The president stated that since taking office in 2008 he has significantly improved cross-strait relations. Taiwan and mainland China have signed 19 agreements and reached two points of consensus, which have yielded substantive benefits in many areas. For instance, the president stated, there are 86 scheduled flights between the two sides each day, and each year some 8 million people travel across the Taiwan Strait, which shows that cross-strait relations are at their most stable and peaceful state in 60 years. The East China Sea Peace Initiative can thus help lay the foundation for continued development of peace between the two sides, he added.

President Ma further stated that the East China Sea Peace Initiative is based on the principle of "provisional measures" as set forth in the United Nations Convention on the Law of the Sea (UNCLOS). He noted that the initiative has received considerable attention since it was first announced, articles on the initiative came to over 220 in international publications and over 1,800 in local media, and the Japanese government has also attached great importance to it. The president said this shows that the international community broadly supports Taiwan's intention to address disputes in a peaceful manner and its advocacy of joint development of resources.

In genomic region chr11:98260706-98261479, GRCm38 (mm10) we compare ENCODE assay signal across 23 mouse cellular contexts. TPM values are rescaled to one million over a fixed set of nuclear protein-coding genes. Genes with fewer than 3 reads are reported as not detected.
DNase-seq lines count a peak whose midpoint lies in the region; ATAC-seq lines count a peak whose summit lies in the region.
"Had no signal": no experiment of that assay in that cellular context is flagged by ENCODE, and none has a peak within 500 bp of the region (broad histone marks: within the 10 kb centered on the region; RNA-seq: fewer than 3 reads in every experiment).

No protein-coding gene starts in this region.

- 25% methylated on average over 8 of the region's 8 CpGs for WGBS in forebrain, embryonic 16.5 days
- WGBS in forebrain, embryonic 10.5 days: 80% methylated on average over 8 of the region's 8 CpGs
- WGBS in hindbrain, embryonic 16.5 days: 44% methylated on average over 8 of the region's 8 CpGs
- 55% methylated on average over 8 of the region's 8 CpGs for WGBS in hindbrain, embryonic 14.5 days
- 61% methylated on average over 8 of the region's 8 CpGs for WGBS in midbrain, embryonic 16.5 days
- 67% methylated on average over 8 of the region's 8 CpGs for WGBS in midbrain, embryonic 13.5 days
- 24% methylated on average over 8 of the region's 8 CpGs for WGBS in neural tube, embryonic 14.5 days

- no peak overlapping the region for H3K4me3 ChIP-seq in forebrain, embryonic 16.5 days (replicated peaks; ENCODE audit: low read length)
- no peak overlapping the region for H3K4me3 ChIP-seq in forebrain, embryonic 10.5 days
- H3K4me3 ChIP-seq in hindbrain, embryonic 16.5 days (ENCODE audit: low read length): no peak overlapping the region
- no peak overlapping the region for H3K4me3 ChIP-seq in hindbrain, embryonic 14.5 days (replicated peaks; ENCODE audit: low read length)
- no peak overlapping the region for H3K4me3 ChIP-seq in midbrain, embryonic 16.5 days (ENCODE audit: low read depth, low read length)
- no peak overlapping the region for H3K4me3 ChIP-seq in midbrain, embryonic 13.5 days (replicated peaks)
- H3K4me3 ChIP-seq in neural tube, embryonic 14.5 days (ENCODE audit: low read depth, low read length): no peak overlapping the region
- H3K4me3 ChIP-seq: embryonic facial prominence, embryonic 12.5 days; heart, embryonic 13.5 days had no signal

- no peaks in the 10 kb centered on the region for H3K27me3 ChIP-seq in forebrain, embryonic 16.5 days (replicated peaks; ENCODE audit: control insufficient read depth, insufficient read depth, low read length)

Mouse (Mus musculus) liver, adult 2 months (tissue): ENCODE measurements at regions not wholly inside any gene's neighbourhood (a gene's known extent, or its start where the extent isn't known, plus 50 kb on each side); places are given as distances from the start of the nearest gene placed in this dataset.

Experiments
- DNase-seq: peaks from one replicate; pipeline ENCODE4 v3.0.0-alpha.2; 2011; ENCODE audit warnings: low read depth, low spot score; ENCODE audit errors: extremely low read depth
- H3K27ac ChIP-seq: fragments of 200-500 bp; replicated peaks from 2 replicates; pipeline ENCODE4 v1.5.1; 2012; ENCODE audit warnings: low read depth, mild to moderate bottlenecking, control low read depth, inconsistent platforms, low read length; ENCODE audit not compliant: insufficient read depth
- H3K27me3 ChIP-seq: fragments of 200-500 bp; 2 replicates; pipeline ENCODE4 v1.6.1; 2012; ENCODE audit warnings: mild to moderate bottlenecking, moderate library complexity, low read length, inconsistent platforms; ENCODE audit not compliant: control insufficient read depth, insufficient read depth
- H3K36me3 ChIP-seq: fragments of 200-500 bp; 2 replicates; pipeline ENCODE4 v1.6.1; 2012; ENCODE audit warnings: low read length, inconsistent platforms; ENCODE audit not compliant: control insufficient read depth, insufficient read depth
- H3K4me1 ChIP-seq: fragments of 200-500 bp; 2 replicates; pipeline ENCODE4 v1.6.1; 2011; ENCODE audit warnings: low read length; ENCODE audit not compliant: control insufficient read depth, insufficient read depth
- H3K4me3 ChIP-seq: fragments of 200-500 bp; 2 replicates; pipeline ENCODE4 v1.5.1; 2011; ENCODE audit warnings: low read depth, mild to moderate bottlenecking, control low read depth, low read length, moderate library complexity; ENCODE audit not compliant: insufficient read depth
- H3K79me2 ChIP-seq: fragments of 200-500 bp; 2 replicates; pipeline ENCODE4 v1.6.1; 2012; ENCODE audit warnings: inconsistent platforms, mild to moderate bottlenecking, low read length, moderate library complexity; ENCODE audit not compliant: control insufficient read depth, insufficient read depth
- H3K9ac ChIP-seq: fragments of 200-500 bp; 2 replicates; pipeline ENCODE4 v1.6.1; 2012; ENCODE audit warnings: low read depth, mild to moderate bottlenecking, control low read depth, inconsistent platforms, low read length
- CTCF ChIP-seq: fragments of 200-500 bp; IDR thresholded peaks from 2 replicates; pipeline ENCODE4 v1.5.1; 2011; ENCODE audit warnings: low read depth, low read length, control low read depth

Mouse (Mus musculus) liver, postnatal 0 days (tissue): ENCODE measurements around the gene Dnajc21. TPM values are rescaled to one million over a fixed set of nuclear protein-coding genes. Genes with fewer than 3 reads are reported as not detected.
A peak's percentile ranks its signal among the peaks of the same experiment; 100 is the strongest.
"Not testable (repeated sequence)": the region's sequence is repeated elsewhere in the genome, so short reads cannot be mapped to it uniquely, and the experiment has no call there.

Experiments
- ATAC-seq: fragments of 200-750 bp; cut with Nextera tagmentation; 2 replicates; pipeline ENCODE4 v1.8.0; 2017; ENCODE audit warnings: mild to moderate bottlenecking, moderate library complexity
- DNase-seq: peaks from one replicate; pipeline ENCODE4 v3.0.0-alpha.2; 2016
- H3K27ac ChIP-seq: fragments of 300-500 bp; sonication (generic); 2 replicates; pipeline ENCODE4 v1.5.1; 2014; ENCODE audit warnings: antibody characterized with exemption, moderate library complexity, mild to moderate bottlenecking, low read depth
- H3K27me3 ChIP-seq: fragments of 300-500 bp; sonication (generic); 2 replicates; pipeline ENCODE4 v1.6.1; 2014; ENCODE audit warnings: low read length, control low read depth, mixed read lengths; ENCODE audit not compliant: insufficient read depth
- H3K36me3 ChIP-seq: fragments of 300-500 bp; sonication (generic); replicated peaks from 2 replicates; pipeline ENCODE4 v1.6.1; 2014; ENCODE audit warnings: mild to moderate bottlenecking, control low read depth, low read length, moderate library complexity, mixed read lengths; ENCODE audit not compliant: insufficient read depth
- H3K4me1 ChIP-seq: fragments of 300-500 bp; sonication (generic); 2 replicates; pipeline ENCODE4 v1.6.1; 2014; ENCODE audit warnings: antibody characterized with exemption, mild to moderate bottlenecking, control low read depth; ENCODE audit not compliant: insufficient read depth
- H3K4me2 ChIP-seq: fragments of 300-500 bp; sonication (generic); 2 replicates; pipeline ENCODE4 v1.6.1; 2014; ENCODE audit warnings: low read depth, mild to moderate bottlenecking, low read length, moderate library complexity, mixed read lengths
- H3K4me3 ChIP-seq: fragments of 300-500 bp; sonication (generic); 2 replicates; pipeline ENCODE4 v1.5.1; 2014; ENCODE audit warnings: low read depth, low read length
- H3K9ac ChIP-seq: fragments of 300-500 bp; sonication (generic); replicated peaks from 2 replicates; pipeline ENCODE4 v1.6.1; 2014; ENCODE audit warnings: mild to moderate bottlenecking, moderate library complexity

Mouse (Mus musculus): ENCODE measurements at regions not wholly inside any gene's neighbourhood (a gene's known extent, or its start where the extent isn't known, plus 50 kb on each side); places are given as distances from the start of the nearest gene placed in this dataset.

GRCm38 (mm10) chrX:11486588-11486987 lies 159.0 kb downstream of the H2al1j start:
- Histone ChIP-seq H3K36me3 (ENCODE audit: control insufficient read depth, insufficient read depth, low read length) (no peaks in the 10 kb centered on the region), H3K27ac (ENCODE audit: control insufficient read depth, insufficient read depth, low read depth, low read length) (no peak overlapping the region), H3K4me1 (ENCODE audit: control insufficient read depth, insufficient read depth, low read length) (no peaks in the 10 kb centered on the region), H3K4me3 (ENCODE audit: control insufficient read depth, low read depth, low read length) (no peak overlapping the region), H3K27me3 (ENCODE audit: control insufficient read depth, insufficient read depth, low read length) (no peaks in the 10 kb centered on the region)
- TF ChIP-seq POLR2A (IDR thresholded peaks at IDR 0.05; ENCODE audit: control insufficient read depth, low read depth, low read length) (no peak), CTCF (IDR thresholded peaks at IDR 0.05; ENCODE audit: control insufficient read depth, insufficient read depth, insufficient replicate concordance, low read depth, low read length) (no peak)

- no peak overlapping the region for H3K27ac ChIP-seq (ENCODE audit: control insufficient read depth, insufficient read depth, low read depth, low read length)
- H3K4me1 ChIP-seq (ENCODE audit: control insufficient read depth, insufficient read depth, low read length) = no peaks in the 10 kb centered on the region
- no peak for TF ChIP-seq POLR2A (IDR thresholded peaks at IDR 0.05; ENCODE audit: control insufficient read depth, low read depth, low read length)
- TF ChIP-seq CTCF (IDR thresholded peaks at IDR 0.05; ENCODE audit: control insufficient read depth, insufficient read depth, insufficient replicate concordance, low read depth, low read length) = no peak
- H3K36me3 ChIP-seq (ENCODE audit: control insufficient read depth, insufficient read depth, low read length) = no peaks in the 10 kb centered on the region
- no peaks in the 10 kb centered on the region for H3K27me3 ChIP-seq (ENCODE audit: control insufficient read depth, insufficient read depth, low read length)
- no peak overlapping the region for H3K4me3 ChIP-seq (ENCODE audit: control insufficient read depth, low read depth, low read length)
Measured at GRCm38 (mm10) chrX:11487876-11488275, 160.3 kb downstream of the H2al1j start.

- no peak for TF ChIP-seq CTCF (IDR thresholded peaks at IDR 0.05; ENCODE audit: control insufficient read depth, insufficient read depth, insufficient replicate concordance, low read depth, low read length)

Commenting on relations between Taiwan and Japan, President Ma stated that Taiwan and Japan embarked on a new round of fishing negotiations last November and on April 10 of this year signed a fisheries agreement, thereby resolving a 40-year dispute. The agreement enables fishermen from the two countries to operate in an area double the size of Taiwan without being bound by the laws of the other, he said. Consequently, Taiwanese fishermen will no longer face restrictions in traditional fishing grounds that they have used for the past 100 years, he noted. President Ma explained that this agreement does not prejudice the right of either side to press claims under the UNCLOS because this convention includes a without prejudice clause which provides that the content of the convention is without prejudice to the sovereignty claims of either side or to either side's claim to various waters. Therefore, said President Ma, the government has not "sacrificed sovereignty in exchange for fishing rights." He also remarked that the agreement is in line with the spirit of the East China Sea Peace Initiative. This is the first instance in which the initiative has been acted upon in a substantive manner, and it helps to establish order in fishing operations in the East China Sea, the president commented.